Kyle Chen is a Junior at CHS and a reporter for the Wolfpacket. At school he enjoys hanging out with friends and participating in the esports club. His...
San Bernardino County snowed in
March 31, 2023
Snow is definitely not a common phenomenon in the desert of Southern California, especially in the Los Angeles area. However, at the beginning of March this year, Los Angeles and the surrounding counties saw their first heavy snowfall in over 80 years. Pictures of the snowy landscape spread across social media like wildfire. Although this was a euphoric sight for many, it was not a joyous event for everyone in the area.
In many areas at high altitudes, such as the San Bernardino Mountains, the recent heavy snowfall and blizzards have created hazards for residents, dumping up to 10 feet of snow in some regions. The situation was especially severe in Lake Arrowhead and Big Bear, popular places for weekend ski trips near LA, as a large number of Southern California visitors who did not live in the area were trapped on the mountain, facing unfamiliar conditions. These unprecedented conditions have completely overwhelmed the snow equipment used by the cities and forced the county to declare a local emergency, requesting federal and state assistance. The mountainous communities were met with a heavy blizzard that trapped residents within their homes, collapsed roofs of houses and buildings, incapacitated local businesses, and blocked highways leading up the mountains. Even now, rescuers are still in the process of digging out residents and have yet to reach areas deeper up the mountains.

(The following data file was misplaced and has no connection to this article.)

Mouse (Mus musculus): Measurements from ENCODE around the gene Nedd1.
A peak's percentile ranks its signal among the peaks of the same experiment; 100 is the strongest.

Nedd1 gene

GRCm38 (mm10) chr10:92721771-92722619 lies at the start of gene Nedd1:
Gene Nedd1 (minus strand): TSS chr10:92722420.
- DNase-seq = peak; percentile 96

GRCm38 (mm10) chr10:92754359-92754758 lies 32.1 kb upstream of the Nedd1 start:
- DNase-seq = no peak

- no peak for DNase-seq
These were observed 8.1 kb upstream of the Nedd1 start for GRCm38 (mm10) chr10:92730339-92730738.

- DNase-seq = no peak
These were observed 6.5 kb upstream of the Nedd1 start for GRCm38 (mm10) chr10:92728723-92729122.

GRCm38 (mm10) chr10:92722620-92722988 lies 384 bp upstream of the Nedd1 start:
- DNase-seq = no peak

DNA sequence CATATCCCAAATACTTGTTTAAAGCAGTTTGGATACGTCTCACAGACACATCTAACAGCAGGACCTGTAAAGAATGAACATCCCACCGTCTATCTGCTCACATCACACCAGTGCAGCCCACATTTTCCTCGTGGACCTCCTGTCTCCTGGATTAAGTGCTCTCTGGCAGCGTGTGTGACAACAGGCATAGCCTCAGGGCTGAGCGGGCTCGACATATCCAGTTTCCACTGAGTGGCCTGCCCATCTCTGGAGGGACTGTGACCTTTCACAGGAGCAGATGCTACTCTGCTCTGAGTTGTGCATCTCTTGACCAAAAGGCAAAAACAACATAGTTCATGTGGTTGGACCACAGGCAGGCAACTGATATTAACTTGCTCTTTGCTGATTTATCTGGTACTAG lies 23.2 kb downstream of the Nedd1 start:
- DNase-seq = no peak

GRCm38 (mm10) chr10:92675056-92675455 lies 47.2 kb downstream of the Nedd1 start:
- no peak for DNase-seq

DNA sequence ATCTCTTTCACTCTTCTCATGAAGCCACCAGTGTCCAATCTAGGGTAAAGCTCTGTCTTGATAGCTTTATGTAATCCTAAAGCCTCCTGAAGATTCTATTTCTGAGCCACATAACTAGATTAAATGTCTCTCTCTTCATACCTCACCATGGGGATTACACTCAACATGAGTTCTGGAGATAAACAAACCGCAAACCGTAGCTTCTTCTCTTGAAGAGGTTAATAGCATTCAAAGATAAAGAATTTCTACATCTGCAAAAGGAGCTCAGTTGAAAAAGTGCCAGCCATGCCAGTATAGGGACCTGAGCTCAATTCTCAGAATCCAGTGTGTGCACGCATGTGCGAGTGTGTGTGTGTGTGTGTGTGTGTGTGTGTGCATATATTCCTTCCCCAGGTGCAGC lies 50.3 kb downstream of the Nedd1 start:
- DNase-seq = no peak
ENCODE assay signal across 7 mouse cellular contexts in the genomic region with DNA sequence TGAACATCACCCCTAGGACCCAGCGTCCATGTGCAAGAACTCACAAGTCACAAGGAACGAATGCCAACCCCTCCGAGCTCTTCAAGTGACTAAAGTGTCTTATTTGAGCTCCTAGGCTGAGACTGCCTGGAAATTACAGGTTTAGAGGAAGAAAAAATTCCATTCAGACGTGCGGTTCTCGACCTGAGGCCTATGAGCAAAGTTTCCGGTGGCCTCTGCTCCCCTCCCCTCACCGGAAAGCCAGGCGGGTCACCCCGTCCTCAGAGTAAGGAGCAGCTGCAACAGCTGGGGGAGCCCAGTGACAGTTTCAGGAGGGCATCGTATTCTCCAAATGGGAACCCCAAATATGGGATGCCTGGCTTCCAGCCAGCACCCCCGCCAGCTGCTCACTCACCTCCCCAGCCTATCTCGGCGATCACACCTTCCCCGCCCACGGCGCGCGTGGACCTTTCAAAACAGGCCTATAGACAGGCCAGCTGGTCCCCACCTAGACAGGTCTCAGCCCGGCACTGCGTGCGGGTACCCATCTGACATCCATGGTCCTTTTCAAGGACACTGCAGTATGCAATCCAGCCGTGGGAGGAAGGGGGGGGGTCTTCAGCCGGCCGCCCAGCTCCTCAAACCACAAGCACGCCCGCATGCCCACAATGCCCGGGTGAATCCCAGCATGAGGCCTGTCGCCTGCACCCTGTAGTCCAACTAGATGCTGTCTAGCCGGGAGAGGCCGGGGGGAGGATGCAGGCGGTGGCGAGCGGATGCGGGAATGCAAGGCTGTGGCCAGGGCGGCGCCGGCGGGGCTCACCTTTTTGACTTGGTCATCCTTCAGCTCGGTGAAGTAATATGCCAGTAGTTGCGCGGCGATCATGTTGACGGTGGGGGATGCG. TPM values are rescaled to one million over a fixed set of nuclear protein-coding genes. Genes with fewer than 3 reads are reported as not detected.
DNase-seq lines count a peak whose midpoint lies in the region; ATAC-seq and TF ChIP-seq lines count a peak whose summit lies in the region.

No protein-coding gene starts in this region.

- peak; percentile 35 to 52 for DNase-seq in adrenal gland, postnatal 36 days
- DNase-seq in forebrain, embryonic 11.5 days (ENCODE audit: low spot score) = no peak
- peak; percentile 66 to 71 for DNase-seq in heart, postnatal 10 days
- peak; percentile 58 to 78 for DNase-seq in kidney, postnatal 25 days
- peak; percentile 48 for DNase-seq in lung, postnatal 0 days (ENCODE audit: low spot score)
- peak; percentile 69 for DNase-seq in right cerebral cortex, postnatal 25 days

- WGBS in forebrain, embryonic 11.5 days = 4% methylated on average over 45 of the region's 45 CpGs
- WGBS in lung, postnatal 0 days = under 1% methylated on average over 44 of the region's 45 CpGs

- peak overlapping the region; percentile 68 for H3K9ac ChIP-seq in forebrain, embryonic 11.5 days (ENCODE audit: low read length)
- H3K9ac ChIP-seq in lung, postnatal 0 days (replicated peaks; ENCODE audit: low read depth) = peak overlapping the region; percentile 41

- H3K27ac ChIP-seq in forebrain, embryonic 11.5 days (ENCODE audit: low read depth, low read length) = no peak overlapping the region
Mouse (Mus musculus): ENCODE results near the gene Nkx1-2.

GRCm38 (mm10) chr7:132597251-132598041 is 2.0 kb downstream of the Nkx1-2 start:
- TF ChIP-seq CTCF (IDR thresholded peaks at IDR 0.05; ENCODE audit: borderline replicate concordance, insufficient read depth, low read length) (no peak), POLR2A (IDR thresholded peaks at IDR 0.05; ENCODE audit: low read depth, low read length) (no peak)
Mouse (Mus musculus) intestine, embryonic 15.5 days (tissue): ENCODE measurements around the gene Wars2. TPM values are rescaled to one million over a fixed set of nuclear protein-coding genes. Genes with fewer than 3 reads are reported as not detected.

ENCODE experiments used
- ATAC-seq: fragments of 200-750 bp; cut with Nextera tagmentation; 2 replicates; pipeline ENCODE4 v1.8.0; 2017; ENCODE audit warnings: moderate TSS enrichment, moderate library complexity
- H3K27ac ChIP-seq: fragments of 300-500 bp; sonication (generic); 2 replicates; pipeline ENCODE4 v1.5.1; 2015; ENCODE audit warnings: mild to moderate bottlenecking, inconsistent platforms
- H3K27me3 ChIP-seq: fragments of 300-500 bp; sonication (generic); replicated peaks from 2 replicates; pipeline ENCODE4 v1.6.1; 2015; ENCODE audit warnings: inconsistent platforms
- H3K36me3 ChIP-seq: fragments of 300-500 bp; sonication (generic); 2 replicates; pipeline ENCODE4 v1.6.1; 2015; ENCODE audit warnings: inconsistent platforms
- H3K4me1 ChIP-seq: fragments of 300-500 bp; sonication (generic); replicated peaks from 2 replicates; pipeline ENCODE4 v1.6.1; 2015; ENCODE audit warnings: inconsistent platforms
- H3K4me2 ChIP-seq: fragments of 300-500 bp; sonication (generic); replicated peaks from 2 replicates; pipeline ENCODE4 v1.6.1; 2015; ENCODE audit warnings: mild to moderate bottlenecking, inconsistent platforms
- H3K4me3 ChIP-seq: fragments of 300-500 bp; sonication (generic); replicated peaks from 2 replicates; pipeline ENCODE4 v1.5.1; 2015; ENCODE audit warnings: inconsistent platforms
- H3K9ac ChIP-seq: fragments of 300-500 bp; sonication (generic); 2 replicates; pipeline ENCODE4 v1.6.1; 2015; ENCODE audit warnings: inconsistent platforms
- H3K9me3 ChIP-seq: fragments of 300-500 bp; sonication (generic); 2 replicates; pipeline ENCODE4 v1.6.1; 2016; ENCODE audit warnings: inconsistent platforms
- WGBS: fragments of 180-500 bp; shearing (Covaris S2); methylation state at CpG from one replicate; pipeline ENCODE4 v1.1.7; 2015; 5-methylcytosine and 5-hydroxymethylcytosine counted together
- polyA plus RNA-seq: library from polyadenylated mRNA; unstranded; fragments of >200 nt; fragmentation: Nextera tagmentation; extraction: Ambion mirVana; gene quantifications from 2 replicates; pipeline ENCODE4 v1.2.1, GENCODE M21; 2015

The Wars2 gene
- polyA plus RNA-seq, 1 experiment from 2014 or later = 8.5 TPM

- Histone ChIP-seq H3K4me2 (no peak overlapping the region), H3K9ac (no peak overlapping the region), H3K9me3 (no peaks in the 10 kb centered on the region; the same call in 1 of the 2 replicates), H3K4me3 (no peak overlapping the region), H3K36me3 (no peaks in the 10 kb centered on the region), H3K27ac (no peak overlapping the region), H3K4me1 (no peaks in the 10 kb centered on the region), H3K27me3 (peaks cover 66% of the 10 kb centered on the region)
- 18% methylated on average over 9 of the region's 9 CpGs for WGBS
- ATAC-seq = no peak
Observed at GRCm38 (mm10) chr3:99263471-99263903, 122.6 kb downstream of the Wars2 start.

Neither the county nor its residents were prepared for this unprecedented danger. The blocked pathways up to the mountains isolated the cities in the area from any assistance from the county and the state, while residents were forced to live off any emergency food and supplies they had prepared prior to the harsh blizzard. Many were forced to take shelter in nearby schools and buildings, as they were unable to return to the homes which had been barricaded by the snow. First responders of the emergency, including paramedics and firefighters, were stopped by the layers of snow piled on highways and freeways by avalanches that had occurred during or after the heavy snowfall. Local residents and business owners have voiced their frustrations about the seemingly slow response by the county and the overall preparations made by the county.
For the first week after the blizzard, regional services and officials along with the San Bernardino County Sheriff’s Department have organized helicopters to deliver supplies and resources, including warm meals, medicine, and baby supplies to the residents who are unable to obtain these supplies because of the closed highways up the mountains. The state has also sent snow plows and crews from the California Department of Forestry and Fire Protection to help with the situation, along with the California National Guard to help dig out trapped residents. With continued assistance from the county and the state, the communities within the San Bernardino Mountains are slowly starting to rebound and recover from this unprecedented event.